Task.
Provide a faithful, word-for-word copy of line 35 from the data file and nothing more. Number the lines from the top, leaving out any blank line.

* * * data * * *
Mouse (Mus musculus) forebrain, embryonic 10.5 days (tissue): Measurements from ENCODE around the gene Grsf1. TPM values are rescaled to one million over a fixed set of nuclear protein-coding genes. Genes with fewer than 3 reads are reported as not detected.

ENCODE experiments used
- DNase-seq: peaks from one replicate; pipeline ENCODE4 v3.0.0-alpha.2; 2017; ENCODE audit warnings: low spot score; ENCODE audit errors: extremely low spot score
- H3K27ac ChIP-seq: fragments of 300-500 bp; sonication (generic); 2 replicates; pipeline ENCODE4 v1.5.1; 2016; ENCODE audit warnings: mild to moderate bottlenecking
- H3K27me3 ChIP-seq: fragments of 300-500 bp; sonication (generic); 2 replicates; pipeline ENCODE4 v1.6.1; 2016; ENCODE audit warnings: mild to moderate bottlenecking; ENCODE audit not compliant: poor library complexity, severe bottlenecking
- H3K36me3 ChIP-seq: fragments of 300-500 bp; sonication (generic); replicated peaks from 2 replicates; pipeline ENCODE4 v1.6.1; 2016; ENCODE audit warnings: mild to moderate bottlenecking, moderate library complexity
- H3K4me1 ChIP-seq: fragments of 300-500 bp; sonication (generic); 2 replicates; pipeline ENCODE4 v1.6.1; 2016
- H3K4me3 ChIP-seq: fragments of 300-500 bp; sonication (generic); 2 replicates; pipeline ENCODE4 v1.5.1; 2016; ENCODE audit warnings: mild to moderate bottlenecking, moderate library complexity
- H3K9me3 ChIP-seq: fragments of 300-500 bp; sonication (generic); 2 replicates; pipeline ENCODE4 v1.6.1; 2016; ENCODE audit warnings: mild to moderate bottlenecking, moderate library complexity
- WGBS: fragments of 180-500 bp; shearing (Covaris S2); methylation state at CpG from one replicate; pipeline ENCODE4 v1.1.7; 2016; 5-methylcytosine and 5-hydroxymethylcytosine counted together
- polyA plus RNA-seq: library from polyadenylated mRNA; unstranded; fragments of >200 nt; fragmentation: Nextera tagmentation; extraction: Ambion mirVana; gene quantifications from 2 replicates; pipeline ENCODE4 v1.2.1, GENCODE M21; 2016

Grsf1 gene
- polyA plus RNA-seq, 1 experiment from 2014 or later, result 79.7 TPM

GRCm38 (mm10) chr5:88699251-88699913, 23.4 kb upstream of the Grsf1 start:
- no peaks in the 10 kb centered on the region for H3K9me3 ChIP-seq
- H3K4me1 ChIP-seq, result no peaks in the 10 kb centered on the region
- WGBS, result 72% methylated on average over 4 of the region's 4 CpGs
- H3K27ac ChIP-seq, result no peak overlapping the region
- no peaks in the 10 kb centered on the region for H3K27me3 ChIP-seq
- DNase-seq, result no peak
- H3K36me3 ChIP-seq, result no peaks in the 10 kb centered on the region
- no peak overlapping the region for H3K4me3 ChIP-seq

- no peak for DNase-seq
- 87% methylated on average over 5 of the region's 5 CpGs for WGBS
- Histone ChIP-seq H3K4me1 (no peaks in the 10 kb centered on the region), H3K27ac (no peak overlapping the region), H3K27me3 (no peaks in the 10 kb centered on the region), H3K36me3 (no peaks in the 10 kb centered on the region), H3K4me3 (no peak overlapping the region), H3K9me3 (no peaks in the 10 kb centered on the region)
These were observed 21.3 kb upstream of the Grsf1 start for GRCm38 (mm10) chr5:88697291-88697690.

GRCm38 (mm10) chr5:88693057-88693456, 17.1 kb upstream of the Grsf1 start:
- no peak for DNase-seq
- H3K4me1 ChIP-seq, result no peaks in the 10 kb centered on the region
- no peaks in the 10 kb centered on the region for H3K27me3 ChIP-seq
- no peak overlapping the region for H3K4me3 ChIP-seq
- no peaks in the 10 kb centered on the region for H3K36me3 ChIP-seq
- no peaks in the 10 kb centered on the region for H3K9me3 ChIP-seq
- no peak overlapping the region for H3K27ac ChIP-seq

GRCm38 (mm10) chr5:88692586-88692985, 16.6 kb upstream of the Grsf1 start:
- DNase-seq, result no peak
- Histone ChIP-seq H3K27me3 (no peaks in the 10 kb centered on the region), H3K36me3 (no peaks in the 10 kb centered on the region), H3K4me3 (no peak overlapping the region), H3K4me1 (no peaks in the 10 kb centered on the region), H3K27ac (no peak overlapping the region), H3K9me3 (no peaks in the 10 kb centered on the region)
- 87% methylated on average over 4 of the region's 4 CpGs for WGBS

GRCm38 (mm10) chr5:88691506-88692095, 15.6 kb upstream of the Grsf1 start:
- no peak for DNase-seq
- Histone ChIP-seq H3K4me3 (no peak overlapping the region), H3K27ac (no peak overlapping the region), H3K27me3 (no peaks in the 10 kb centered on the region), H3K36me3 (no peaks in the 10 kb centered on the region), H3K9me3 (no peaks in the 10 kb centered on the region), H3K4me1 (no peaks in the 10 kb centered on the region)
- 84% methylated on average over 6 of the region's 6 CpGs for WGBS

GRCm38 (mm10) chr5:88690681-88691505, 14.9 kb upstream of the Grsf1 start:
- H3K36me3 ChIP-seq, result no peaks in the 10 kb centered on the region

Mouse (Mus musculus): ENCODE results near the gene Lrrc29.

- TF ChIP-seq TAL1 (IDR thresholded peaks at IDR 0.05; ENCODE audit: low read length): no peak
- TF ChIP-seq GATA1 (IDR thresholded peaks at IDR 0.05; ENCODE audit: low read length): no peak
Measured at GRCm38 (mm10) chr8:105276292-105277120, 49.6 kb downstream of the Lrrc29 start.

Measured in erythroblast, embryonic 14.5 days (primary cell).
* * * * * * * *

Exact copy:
GRCm38 (mm10) chr5:88692586-88692985, 16.6 kb upstream of the Grsf1 start: